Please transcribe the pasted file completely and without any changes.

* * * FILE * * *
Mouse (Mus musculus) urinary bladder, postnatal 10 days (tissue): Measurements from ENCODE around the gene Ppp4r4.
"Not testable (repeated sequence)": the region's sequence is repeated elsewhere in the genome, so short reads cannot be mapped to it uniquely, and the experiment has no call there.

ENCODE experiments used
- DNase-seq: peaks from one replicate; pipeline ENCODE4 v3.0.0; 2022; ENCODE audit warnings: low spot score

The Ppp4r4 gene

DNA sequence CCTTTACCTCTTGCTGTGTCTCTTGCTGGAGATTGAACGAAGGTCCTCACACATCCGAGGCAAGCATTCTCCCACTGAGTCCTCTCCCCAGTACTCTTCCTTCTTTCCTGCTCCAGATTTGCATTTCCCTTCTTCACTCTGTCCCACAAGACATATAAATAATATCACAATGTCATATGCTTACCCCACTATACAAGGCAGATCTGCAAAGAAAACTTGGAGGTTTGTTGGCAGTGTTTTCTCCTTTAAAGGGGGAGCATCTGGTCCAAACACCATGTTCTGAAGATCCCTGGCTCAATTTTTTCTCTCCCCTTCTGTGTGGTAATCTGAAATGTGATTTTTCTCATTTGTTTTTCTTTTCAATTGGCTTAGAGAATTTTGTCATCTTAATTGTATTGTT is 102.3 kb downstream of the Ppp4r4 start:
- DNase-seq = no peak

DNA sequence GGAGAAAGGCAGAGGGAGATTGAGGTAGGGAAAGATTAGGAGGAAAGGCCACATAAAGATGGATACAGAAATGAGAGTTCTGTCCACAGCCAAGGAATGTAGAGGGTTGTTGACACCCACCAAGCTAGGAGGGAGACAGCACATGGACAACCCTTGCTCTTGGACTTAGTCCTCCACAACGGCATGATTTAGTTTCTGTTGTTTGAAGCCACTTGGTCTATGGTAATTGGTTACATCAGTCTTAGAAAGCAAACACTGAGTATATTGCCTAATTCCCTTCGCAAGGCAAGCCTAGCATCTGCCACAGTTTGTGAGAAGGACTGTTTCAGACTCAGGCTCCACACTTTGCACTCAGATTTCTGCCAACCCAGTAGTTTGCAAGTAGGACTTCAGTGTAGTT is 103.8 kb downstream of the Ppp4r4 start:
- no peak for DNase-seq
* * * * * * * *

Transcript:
Mouse (Mus musculus) urinary bladder, postnatal 10 days (tissue): Measurements from ENCODE around the gene Ppp4r4.
"Not testable (repeated sequence)": the region's sequence is repeated elsewhere in the genome, so short reads cannot be mapped to it uniquely, and the experiment has no call there.

ENCODE experiments used
- DNase-seq: peaks from one replicate; pipeline ENCODE4 v3.0.0; 2022; ENCODE audit warnings: low spot score

The Ppp4r4 gene

DNA sequence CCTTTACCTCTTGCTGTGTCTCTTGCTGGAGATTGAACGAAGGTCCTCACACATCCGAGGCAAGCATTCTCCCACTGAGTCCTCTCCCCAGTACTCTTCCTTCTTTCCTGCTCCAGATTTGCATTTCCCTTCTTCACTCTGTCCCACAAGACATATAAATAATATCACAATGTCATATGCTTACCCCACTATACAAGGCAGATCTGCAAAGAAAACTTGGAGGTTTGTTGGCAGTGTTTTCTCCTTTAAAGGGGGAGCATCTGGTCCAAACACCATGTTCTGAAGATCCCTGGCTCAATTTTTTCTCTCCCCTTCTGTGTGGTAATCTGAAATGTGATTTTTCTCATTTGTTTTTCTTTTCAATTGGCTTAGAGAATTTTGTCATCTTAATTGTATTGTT is 102.3 kb downstream of the Ppp4r4 start:
- DNase-seq = no peak

DNA sequence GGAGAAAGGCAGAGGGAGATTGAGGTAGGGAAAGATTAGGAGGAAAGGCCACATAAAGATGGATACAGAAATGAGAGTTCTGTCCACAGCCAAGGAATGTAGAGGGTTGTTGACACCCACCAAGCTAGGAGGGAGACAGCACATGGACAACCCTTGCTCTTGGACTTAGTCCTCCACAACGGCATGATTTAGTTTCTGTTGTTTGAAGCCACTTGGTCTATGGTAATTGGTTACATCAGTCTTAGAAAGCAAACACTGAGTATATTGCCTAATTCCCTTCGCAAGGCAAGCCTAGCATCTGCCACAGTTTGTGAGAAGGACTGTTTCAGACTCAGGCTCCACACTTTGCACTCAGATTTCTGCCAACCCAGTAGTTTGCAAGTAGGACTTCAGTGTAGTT is 103.8 kb downstream of the Ppp4r4 start:
- no peak for DNase-seq